The Los Angeles Police Department released photos today of furniture and decorative pieces of significant value that were reported stolen from Frank Lloyd Wright’s landmark Freeman House under USC’s care.
There’s also a fourth item not included in any of the previous statements about the theft that might be the most unique—a tea cart also designed by Schindler.
“This piece really is a museum piece,” says Richard Wright, president of the Chicago-based Wright auction house. “It’s not like you would buy this to bring it out at parties.”
The Freeman House was completed in 1923 as one of only four textile-block homes that Frank Lloyd Wright designed using an innovative cast-concrete method. USC took ownership of the home in 1986.
Last month, the Los Angeles Times reported that during renovations to the historic property, some of its furniture was stolen from USC’s storage room in South LA.
LAPD Detective Don Hrycyk confirms to Curbed that an investigation is ongoing but has revealed “nothing significant.”
Wright says the stolen lamps look “virtually the same” as a lamp sold in 2016 that Frank Lloyd Wright had designed for the Storer House, another textile-block house in Hollywood built around the same time.
Robert L. Sweeney notes in his book Wright in Hollywood that the lamps are similar “though not identical.”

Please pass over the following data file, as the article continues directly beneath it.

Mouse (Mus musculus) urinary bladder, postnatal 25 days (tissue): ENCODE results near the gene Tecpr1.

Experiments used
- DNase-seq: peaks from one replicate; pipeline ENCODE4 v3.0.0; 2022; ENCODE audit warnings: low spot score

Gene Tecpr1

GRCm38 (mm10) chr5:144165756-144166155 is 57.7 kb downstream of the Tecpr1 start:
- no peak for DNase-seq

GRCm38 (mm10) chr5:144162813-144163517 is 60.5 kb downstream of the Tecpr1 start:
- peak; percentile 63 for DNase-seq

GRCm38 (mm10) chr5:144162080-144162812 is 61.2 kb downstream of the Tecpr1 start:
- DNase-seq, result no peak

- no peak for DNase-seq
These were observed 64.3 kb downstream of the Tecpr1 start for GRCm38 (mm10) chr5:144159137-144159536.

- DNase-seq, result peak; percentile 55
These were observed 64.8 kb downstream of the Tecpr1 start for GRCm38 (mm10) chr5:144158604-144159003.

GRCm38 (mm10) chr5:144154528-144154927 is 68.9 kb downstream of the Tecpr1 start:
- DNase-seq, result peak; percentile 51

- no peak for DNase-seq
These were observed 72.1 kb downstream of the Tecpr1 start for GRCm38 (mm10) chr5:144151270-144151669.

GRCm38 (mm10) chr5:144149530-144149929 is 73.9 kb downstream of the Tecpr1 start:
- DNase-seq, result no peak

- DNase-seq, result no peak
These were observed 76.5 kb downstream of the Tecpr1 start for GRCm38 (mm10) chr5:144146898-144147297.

The value of the Freeman House lamps would be similar to the Storer House one, says Wright, which he says are worth $50,000 to $70,000 each. The Schindler chair he estimates to be worth $10,000 to $15,000, noting that there is less of an active market for Schindler’s works. Wright values the tea cart at $20,000 to $30,000.
The description on the LAPD art theft site also notes that one of the lamp’s “original glass pane is missing or replaced.”
The lamps and chair are shown prominently in Julius Shulman photos of the Freeman House taken in 1953 that can be seen on USC’s website. The tea cart is not visible in any of Shulman’s photos.
After the thefts were reported, a former USC associate who asked to remain anonymous told Curbed that the theft of items from the storage room was known to people working at the school at the time, and that more items are likely missing than the school has reported.
A spokesperson from the LAPD art theft division initially declined to provide descriptions of the stolen items to Curbed, saying that the pieces might be “confused with similar items in the market.”
But Wright disagrees, saying the pieces are very distinctive, and will be even more recognizable now. “They’ll be impossible to trade now that the the word is out,” he says.
LAPD urges anyone with information about the items to contact the art theft detail at 213-486-6940.